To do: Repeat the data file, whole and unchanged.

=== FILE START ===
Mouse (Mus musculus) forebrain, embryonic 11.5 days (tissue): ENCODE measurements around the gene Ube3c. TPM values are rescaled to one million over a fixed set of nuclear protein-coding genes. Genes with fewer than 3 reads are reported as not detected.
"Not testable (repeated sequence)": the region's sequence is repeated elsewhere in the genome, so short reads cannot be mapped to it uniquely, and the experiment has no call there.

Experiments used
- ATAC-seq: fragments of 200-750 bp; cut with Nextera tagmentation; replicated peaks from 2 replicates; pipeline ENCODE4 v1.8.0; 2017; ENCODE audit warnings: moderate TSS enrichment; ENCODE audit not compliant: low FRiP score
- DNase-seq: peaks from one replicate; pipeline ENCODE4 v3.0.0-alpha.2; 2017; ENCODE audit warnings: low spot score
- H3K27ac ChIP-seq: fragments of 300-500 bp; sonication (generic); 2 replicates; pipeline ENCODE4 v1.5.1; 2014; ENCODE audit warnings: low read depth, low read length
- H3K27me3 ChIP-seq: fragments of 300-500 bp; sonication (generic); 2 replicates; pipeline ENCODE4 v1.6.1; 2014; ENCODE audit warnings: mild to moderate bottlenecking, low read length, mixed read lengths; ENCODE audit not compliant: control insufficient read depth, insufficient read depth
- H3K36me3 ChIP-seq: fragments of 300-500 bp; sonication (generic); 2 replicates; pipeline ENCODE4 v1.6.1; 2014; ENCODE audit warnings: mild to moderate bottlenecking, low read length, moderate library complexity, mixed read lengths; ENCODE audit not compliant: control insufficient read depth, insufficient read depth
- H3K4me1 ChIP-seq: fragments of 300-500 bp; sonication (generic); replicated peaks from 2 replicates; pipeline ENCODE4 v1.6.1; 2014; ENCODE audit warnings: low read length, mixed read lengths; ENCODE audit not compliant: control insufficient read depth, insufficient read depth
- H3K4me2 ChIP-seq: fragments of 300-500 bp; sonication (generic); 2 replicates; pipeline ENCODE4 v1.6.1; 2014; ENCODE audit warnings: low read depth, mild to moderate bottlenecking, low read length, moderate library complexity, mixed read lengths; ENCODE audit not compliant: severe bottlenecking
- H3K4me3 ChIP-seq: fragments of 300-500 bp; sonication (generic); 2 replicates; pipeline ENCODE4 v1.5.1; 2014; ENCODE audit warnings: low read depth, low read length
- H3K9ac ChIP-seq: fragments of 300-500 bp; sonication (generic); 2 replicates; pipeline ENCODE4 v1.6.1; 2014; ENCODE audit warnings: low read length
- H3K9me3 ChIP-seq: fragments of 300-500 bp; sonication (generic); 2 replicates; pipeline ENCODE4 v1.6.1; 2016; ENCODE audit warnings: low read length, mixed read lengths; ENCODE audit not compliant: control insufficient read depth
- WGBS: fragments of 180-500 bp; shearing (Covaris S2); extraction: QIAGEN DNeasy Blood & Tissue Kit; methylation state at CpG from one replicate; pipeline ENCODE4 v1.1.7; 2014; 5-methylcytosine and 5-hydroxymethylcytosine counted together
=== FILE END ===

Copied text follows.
Mouse (Mus musculus) forebrain, embryonic 11.5 days (tissue): ENCODE measurements around the gene Ube3c. TPM values are rescaled to one million over a fixed set of nuclear protein-coding genes. Genes with fewer than 3 reads are reported as not detected.
"Not testable (repeated sequence)": the region's sequence is repeated elsewhere in the genome, so short reads cannot be mapped to it uniquely, and the experiment has no call there.

Experiments used
- ATAC-seq: fragments of 200-750 bp; cut with Nextera tagmentation; replicated peaks from 2 replicates; pipeline ENCODE4 v1.8.0; 2017; ENCODE audit warnings: moderate TSS enrichment; ENCODE audit not compliant: low FRiP score
- DNase-seq: peaks from one replicate; pipeline ENCODE4 v3.0.0-alpha.2; 2017; ENCODE audit warnings: low spot score
- H3K27ac ChIP-seq: fragments of 300-500 bp; sonication (generic); 2 replicates; pipeline ENCODE4 v1.5.1; 2014; ENCODE audit warnings: low read depth, low read length
- H3K27me3 ChIP-seq: fragments of 300-500 bp; sonication (generic); 2 replicates; pipeline ENCODE4 v1.6.1; 2014; ENCODE audit warnings: mild to moderate bottlenecking, low read length, mixed read lengths; ENCODE audit not compliant: control insufficient read depth, insufficient read depth
- H3K36me3 ChIP-seq: fragments of 300-500 bp; sonication (generic); 2 replicates; pipeline ENCODE4 v1.6.1; 2014; ENCODE audit warnings: mild to moderate bottlenecking, low read length, moderate library complexity, mixed read lengths; ENCODE audit not compliant: control insufficient read depth, insufficient read depth
- H3K4me1 ChIP-seq: fragments of 300-500 bp; sonication (generic); replicated peaks from 2 replicates; pipeline ENCODE4 v1.6.1; 2014; ENCODE audit warnings: low read length, mixed read lengths; ENCODE audit not compliant: control insufficient read depth, insufficient read depth
- H3K4me2 ChIP-seq: fragments of 300-500 bp; sonication (generic); 2 replicates; pipeline ENCODE4 v1.6.1; 2014; ENCODE audit warnings: low read depth, mild to moderate bottlenecking, low read length, moderate library complexity, mixed read lengths; ENCODE audit not compliant: severe bottlenecking
- H3K4me3 ChIP-seq: fragments of 300-500 bp; sonication (generic); 2 replicates; pipeline ENCODE4 v1.5.1; 2014; ENCODE audit warnings: low read depth, low read length
- H3K9ac ChIP-seq: fragments of 300-500 bp; sonication (generic); 2 replicates; pipeline ENCODE4 v1.6.1; 2014; ENCODE audit warnings: low read length
- H3K9me3 ChIP-seq: fragments of 300-500 bp; sonication (generic); 2 replicates; pipeline ENCODE4 v1.6.1; 2016; ENCODE audit warnings: low read length, mixed read lengths; ENCODE audit not compliant: control insufficient read depth
- WGBS: fragments of 180-500 bp; shearing (Covaris S2); extraction: QIAGEN DNeasy Blood & Tissue Kit; methylation state at CpG from one replicate; pipeline ENCODE4 v1.1.7; 2014; 5-methylcytosine and 5-hydroxymethylcytosine counted together